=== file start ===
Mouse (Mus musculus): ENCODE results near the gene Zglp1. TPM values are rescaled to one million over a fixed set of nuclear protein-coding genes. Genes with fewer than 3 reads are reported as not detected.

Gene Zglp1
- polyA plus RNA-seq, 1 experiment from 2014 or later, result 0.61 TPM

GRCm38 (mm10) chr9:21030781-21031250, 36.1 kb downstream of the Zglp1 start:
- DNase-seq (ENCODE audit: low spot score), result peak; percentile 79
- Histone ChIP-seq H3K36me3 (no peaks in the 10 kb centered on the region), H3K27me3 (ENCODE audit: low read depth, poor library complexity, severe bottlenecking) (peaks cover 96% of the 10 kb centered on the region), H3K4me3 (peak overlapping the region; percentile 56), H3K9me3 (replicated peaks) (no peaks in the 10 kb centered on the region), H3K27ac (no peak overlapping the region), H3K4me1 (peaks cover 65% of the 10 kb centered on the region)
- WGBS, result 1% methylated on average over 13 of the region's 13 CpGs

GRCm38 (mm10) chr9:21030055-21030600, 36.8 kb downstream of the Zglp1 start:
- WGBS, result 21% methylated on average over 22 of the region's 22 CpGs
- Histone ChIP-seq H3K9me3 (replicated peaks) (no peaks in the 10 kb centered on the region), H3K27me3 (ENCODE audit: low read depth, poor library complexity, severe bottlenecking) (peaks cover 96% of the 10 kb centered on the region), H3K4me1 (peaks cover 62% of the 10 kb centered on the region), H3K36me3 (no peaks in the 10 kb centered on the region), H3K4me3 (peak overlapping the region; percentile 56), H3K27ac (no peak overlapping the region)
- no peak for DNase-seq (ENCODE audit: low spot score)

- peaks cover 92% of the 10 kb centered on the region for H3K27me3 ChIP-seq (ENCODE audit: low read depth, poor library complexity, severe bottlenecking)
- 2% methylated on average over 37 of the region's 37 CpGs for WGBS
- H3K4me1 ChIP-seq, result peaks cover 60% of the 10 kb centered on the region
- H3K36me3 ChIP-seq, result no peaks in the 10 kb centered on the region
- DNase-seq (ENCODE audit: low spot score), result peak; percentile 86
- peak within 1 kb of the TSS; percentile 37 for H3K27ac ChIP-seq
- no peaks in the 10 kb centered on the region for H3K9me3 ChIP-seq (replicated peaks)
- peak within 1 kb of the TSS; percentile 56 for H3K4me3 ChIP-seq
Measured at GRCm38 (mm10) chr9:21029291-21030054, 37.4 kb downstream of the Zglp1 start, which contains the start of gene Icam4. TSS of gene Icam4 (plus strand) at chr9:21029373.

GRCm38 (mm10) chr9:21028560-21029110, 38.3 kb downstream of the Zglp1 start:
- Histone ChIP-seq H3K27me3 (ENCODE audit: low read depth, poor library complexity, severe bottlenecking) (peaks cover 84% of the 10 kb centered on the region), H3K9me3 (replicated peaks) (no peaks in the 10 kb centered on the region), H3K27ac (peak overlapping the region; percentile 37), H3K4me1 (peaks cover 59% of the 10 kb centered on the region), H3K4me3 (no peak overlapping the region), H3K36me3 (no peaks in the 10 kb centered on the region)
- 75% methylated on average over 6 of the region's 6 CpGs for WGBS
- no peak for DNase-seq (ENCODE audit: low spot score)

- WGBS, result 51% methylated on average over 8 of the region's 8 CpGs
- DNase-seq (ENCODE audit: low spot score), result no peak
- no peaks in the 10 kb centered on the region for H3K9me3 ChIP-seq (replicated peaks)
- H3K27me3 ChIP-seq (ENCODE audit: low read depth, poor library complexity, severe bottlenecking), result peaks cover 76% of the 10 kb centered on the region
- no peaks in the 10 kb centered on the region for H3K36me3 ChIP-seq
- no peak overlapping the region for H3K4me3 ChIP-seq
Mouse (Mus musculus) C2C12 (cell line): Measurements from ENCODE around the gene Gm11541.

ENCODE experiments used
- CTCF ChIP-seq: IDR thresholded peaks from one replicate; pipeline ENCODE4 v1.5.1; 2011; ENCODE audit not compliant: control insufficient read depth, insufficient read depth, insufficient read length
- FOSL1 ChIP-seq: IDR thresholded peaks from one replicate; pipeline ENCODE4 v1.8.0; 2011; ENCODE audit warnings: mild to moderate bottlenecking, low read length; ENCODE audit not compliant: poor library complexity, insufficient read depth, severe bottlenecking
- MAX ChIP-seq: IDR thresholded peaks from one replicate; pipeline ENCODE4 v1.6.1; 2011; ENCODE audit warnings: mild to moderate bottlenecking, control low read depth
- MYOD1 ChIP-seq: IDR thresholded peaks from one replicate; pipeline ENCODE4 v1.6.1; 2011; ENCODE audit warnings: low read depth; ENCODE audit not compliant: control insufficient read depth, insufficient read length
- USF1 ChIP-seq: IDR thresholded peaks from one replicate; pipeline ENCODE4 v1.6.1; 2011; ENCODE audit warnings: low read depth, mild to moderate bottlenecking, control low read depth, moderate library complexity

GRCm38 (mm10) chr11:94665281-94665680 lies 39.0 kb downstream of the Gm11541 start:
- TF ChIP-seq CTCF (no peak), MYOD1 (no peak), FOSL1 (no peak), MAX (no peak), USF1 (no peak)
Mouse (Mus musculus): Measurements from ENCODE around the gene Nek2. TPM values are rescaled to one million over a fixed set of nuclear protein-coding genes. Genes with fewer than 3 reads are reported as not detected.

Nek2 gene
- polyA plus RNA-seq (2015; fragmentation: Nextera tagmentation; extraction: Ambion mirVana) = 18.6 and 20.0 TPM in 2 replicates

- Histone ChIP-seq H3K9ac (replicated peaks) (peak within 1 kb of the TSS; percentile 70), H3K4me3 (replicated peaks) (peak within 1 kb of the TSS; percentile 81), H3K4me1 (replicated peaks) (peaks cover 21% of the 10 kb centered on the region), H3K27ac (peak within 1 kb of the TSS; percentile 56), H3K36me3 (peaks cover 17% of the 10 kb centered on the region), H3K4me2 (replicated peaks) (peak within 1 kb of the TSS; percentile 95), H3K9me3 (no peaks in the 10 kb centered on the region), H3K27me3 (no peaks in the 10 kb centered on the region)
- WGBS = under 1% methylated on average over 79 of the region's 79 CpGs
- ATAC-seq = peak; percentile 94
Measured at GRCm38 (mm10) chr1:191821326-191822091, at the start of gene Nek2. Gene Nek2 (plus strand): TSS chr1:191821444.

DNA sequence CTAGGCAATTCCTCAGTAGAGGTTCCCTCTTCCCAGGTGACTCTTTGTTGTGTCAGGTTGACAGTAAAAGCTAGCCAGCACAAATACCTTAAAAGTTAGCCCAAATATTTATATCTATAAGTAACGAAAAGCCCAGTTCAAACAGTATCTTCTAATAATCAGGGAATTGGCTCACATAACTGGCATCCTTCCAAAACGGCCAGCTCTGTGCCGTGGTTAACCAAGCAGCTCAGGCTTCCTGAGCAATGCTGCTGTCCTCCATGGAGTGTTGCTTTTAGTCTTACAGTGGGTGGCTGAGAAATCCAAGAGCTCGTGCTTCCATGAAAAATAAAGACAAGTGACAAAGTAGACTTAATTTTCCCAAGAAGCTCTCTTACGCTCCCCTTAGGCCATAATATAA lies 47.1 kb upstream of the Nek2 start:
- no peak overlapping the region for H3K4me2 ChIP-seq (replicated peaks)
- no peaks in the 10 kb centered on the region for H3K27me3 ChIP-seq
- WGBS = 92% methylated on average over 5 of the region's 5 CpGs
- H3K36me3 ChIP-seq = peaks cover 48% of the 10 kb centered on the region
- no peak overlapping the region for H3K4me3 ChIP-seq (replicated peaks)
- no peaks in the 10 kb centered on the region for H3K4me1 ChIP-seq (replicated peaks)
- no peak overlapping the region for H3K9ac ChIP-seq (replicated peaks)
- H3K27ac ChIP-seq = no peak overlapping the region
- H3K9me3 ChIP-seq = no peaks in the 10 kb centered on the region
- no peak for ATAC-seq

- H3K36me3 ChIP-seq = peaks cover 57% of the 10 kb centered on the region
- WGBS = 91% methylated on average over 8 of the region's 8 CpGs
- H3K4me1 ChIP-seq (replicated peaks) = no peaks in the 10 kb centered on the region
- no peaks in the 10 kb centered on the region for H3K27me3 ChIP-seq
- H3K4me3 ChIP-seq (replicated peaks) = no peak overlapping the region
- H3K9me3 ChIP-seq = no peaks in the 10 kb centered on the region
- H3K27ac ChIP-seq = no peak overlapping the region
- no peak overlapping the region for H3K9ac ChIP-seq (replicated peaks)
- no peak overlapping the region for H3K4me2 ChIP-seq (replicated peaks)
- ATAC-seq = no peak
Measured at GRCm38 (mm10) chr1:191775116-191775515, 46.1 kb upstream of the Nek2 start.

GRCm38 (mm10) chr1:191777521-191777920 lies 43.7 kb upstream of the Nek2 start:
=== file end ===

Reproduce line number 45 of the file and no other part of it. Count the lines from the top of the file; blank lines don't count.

- ATAC-seq = peak; percentile 94